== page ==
The quick solutions to the oil issue would not likely be popular with voters. “If you doubled the price of gasoline (by raising federal taxes) that would get you something like a three to five million barrels a day reduction over four or five years,” Verleger says. “That’s a big chunk,” he adds, but “it's become the third rail of politics.” (Kenworthy 2004).

Another approach to the problem is to not worry about reducing demand, but instead increase supply. President Bush, following the typical Republican standpoint on the issue, wants to up supply, in this case by drilling in Alaska. But it is estimated that it could take 10 years before oil is successfully pumped from there. By 2025, an approximate 1 million barrels of crude oil a day will be available from the refuge. Even then, however, that would only create around a 3% drop in the amount of oil the US imports, leaving that number around 65% (Kenworthy 2004). It is also a common myth that the oil that the US gets from the refuge will be the America’s personal little supply available at a low cost. Unfortunately, the oil market is a world market and America will have to buy the oil from there at the same price as the oil the US gets from the Middle East (Murray). On top of all this, there are obvious environmental issues with drilling in the refuge. Needless to say, drilling in Alaska will not solve America’s energy problems.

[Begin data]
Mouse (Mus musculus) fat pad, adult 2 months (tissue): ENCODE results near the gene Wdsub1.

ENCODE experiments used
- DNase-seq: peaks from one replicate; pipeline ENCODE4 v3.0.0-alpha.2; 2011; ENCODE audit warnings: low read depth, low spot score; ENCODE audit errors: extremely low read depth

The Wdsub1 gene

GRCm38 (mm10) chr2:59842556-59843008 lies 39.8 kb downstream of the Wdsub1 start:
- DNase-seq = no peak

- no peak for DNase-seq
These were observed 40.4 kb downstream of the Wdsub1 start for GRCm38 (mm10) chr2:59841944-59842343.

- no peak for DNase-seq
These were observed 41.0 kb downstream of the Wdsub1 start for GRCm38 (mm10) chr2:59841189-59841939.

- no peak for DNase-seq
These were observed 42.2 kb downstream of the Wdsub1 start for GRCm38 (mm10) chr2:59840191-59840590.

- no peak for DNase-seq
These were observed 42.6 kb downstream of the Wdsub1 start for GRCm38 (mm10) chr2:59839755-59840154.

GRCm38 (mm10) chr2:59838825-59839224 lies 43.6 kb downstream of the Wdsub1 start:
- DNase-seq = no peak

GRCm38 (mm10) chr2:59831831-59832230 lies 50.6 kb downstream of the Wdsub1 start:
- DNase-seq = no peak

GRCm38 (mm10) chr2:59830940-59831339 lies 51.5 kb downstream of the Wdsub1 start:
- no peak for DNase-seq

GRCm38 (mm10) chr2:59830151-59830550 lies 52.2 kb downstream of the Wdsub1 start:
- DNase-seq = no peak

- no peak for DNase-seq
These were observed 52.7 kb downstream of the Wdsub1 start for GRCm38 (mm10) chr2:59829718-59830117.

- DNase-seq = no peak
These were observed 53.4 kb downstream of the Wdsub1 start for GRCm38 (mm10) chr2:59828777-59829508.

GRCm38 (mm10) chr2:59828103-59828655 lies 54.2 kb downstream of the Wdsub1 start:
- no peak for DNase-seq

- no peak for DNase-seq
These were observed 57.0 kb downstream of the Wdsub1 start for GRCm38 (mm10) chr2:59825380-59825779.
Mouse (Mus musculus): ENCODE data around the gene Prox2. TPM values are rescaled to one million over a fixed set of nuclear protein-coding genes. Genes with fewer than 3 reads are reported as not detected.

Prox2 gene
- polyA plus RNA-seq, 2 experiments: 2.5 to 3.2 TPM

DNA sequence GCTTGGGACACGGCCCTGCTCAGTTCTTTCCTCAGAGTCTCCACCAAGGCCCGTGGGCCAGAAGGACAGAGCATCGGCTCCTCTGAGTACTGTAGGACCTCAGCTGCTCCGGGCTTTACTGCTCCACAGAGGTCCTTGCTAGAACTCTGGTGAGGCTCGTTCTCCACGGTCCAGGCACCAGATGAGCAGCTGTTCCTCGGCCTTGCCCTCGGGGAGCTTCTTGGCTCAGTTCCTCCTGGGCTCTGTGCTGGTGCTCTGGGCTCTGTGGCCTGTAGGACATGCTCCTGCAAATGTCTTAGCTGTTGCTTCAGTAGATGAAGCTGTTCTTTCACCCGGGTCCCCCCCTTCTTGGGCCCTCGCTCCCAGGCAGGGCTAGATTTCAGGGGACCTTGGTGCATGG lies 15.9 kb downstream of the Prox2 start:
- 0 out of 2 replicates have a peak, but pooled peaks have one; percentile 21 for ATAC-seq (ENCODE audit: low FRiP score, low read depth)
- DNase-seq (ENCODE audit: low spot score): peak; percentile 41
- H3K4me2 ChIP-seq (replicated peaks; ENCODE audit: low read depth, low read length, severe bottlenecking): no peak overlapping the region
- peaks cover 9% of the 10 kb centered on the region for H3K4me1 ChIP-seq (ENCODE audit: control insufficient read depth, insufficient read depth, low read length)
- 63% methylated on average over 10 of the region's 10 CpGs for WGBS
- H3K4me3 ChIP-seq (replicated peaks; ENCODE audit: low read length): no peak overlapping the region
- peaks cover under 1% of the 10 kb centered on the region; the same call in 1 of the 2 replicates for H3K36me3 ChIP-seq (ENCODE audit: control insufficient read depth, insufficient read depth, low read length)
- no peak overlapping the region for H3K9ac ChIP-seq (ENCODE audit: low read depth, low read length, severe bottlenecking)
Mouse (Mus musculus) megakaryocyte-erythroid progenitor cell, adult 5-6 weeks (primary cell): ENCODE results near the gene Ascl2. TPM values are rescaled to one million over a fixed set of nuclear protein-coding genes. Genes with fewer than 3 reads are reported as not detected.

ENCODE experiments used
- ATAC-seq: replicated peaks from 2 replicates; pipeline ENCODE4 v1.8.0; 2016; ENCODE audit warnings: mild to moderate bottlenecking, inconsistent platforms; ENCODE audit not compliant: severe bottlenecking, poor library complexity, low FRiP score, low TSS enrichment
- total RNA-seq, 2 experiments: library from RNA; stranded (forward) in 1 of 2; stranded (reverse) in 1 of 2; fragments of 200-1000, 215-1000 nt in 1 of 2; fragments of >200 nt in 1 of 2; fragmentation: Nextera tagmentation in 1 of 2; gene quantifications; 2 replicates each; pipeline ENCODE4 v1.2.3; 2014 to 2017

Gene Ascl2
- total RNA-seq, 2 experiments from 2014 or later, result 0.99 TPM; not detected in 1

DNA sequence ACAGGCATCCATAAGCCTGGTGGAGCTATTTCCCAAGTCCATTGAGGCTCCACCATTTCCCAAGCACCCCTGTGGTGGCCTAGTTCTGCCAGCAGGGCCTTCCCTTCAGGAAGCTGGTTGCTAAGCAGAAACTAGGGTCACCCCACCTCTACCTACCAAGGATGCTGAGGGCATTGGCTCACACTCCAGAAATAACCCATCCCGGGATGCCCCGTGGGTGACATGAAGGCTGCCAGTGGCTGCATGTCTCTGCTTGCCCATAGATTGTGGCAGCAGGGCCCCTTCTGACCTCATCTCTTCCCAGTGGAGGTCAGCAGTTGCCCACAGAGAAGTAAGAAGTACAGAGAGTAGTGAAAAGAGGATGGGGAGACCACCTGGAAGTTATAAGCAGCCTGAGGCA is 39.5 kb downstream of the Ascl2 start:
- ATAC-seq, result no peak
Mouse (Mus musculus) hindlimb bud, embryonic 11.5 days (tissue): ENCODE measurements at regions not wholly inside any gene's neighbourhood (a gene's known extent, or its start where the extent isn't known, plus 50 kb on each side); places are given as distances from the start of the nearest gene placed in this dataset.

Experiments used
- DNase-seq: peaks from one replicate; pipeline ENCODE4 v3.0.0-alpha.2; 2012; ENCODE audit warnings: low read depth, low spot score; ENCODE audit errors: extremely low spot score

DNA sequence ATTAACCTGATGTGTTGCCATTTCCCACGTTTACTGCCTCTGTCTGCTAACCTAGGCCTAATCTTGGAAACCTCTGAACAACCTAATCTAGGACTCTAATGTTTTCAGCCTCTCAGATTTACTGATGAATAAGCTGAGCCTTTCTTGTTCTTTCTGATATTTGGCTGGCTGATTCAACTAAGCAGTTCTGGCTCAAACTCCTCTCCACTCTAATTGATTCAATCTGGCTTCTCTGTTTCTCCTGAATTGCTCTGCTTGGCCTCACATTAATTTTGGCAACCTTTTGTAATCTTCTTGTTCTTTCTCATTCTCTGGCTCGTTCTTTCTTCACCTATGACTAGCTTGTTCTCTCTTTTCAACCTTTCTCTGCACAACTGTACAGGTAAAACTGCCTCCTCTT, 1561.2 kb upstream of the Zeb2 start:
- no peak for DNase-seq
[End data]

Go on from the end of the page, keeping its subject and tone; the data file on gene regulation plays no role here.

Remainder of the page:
On the bright side, many alternative fuels for power plants have proved successful and efficient (Mark 2004). Petroleum is obviously not the only way to produce America’s electrical power. However, America will never achieve energy independence until Americans find a way to fuel their automobiles without gasoline; 70% of petroleum usage in the US is due to transportation (Mark 2004). Currently, automobile companies are searching for new ways to fuel their vehicles. Honda has built a hydrogen fuel cell powered car that runs using no gasoline at all. The only problem is the car costs over 1 million dollars (Mark 2004). Though automotive companies are moving in the right direction, it will be a long time before it is common to see an alternative fuel car. The technology is being developed, but to get it to the public in the time frame that politicians the push for energy independence would require money and work that is just not feasible (Cassidy 2004).